On Coraid devices, access is possible via the usual PC keyboard, mouse and video, or the serial port, or cec(8). Typically, invoking
will produce a menu of Coraid devices by MAC address, and you choose one.
You may have to (once only) first type this on your Coraid console:
cecon /net/ether0 cecon /net/ether1 cecon /net/ether2
Once connected to the console, you can partition the available disks into Logical Units (LUNs). We'll assume a shelf number of 1 in these examples. If yours is different, use it in place of `1'.
First declare some drives to be used as hot spares:
To create a big RAID 5 LUN, you would type something like this:
make 0 raid5 1.0-1.10 online 0
which will create LUN 1.0 from drives 0 through 10 of shelf 1. This may take hours to finish, but you can use the LUN immediately.
For single-drive LUNs, you would type something like this:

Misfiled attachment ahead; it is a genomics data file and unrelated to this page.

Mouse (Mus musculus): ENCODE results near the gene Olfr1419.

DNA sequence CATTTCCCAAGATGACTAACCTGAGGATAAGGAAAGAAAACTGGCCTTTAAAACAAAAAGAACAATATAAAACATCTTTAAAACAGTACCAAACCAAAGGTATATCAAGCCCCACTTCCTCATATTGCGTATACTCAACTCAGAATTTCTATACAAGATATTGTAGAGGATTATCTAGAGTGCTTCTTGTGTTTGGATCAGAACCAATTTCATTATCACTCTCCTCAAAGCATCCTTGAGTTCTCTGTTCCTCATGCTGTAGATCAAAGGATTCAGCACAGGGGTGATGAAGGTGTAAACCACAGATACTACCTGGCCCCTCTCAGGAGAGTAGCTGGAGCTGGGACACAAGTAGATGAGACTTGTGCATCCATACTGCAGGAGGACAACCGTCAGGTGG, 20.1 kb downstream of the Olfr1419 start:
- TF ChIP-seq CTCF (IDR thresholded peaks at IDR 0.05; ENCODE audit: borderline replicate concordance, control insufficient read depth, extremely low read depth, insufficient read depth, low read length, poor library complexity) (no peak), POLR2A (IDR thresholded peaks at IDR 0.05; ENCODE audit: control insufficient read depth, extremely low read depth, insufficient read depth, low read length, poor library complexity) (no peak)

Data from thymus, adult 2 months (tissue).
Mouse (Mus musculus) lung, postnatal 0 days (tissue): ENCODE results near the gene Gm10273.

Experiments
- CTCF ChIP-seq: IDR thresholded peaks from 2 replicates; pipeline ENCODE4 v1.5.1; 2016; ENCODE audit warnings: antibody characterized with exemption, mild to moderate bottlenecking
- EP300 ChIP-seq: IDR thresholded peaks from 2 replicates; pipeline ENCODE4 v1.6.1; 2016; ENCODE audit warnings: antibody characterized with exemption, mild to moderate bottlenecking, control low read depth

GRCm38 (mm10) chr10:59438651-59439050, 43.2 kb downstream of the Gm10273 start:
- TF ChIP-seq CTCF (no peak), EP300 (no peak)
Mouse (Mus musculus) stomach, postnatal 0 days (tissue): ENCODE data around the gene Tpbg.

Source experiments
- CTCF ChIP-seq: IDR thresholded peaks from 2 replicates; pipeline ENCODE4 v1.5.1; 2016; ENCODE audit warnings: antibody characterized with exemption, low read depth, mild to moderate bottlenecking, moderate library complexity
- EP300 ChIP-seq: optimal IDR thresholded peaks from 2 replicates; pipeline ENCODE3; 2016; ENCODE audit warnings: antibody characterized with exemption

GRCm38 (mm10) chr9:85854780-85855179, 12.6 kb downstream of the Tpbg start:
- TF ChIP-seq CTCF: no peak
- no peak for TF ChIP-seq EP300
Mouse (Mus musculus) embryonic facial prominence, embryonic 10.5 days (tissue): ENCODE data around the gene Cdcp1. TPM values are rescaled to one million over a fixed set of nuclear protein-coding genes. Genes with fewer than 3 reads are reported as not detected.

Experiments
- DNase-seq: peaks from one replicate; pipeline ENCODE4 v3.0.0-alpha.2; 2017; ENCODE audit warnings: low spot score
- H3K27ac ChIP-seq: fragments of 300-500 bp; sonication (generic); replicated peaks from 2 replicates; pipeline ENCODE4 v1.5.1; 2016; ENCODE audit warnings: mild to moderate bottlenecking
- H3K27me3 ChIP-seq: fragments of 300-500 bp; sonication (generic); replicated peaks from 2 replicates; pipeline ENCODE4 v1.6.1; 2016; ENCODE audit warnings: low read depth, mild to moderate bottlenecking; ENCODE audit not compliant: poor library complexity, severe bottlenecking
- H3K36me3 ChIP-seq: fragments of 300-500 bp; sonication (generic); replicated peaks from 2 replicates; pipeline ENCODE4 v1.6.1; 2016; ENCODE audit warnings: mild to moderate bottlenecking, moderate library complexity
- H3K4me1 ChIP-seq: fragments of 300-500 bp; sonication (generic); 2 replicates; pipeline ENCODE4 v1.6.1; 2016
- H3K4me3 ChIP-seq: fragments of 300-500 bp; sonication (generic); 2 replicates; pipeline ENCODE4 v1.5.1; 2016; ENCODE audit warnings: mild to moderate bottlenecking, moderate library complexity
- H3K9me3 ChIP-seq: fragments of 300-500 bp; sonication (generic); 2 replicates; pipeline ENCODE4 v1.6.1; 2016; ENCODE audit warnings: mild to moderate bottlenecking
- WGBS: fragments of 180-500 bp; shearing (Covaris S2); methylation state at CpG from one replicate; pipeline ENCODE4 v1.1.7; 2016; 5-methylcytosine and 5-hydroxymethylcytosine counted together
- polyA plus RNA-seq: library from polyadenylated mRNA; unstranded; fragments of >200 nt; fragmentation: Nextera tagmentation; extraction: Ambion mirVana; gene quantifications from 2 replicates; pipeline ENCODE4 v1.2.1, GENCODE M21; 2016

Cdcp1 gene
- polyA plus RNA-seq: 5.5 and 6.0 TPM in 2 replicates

make 1 raidl 1.11 online 1
which creates an un-RAIDed LUN of drive 11 of shelf 1.
The stock kernels all include devaoe and sdaoe, so you shouldn't need to build a new kernel.
Adding these lines to your plan9.ini or /cfg/pxe file should cause AoE to be enabled automagically at boot time, per sdaoe(3):
This assumes that your Plan 9 system has a single Ethernet interface. If you have several, choose the one that your AoE device is on. `1' is the shelf number of the AoE device. `1.0' is the logical unit you're interested in. `æ' is Unicode 00e6. `e' is the controller letter you'd like to use for logical unit 1.0.
After your next boot, you should see a lightly populated /dev/sde0. Running `diskparts' should make any partitions visible.
An AoE LUN appears to be a single large disk, often too large for the usual Microsoft partition table to address because it would require sector numbers greater than 2^32, so we skip the Microsoft partition table (the one maintained with disk/fdisk) and just lay down a Plan 9 partition table with